Did you know that when well-constructed and properly maintained, the septic system can be reasonably maintenance-free?  Well the operative words are “well-constructed” and “properly maintained” of course.  If you cannot guarantee those two conditions, then you are probably headed for some plumbing disasters in the not so distant future.

How would you know if you are unconsciously killing your own septic system and sabotaging your otherwise healthy home plumbing?  Let’s take a look at some possibilities.

Water can be bad

Everybody uses water to flush down whatever waste matter there is down the drain in the hopes that it will reach the septic system.  Unfortunately, what many do not understand is that too much water can also be bad and in effect you are inadvertently killing your septic system.

The use of too much water will upset the very delicate biological balance that exists inside the septic tank.  This in turn will prevent it from carrying out its designed function of handling wastewater and waste matter.  Are you aware that there is also a possibility that your septic system will back up if you force too much water into it?  This is not a very desirable scenario to entertain.

While we are still in the issue of water, make sure that all the water coming from your land and your roof drains are directed away from the drainfield of the septic system.  This will ensure that the additional water will not hamper the system and prevent it from properly working.

Household chemicals

Whether we accept it or not, almost every product we use in our households contain a certain amount of chemical.  When used excessively, it will have a negative impact on the ability of your septic system to function properly.

It is safe to use normal amounts of detergents, drain cleaners, bleaches, and other types of household chemicals without affecting the bacterial action in the septic tank.  However, if you dispose of water that contains enormous amounts of household chemicals into the drain and down the septic tank, it will kill off the bacteria that takes care of waste disposal.  So make sure you dispose of everything properly and not just force it down the drain.

Household Items

Are you one of those homeowners who has a penchant for just flushing everything down the drain?  You know, the type who just disposes of coffee grounds, cooking oils, and even heavy duty paper towels down the drain or toilet bowl?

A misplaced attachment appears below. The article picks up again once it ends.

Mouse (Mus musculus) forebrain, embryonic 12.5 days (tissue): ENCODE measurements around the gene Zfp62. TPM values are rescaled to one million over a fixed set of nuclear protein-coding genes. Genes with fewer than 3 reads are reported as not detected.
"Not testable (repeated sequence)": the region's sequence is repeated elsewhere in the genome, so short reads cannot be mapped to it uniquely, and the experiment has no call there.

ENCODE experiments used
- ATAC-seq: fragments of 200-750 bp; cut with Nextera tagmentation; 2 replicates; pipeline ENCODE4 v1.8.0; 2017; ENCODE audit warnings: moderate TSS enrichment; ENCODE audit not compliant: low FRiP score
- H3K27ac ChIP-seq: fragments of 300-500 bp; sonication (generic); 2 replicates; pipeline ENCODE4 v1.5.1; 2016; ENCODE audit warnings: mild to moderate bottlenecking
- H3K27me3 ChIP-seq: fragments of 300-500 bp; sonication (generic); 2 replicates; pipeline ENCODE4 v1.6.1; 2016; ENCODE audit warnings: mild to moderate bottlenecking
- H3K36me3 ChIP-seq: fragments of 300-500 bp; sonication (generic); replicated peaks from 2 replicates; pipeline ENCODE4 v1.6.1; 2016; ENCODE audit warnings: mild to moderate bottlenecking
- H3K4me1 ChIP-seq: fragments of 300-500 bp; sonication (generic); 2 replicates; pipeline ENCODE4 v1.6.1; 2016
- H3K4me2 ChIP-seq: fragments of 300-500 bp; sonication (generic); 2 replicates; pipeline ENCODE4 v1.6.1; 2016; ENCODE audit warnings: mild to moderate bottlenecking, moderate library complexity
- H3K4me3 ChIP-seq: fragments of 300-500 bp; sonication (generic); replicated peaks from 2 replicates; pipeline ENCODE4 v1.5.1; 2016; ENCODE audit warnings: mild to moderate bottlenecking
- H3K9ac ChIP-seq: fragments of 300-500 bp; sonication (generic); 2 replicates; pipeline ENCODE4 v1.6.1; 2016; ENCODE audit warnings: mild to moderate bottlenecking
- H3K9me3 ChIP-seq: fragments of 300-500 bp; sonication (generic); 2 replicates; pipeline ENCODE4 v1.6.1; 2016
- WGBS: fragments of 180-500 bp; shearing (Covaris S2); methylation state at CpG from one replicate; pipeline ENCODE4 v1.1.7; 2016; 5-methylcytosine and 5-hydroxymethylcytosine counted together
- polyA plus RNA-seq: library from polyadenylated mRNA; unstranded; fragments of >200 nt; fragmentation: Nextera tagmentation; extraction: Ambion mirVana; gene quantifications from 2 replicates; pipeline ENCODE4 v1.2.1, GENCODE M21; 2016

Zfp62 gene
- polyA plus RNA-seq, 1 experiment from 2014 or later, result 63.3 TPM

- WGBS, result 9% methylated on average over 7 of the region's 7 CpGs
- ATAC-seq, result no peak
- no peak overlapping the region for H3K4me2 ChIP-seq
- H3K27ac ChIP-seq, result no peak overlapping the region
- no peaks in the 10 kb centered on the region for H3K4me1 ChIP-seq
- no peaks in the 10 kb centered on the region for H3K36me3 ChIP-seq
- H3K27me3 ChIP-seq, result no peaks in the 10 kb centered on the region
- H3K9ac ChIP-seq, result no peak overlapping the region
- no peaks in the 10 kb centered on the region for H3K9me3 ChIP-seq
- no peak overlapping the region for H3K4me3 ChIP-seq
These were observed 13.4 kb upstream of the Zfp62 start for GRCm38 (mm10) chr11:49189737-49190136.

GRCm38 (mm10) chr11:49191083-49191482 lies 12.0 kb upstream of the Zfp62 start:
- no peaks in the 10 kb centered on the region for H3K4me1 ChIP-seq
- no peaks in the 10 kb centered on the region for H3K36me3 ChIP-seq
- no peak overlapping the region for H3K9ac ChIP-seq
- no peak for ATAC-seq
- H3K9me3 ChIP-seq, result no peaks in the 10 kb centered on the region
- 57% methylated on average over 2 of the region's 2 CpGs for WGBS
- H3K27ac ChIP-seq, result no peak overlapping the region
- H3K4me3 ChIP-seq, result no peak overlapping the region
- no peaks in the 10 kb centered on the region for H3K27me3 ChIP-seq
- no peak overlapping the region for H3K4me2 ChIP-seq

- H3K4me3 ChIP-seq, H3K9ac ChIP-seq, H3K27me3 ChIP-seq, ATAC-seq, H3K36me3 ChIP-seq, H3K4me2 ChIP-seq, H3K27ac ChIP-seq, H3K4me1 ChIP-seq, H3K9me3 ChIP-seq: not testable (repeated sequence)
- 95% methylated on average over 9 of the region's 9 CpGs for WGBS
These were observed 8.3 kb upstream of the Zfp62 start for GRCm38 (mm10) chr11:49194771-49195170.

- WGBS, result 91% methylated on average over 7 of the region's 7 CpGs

If so, then you should know that these household items do not easily dissolve or worse will not decompose when they reach your septic tank.  This means that these household items will simply keep on filling your septic tank until the entire plumbing system (not just the septic system) becomes clogged up.

What is the most frequent household item that gets thrown into the septic tank that should not be there?  According to most plumbing professionals, it is toilet tissue.  For one reason or another, a lot of people have the habit of flushing the toilet tissue down the bowl instead of putting it into the trash bin.  Now, if you find this practice difficult to control, the best solution is to buy high quality tissue.

What is a high quality toilet tissue?  It is one that will easily break up when it gets wet.  To test if the toilet tissue is ideal for your septic system, take a handful and put it in a fruit jar that is half-filled with water.  Shake the jar and if you observe the tissue breaking up then you should no longer have any problems with toilet tissue being flushed down the bowl.

As for grease and other oils, the best solution is to have a separate container specifically for these household items to make sure that they do not build up along the sewer line and cause blockage.  Dispose of these along with your regular garbage.

Keep in mind that it is fairly easy to put the biological balance in your septic system out of sync, so be careful of what you throw down your drains and always have your septic tank pumped every 3 to 5 years by a professional.  This way, you will not be killing your own septic system.

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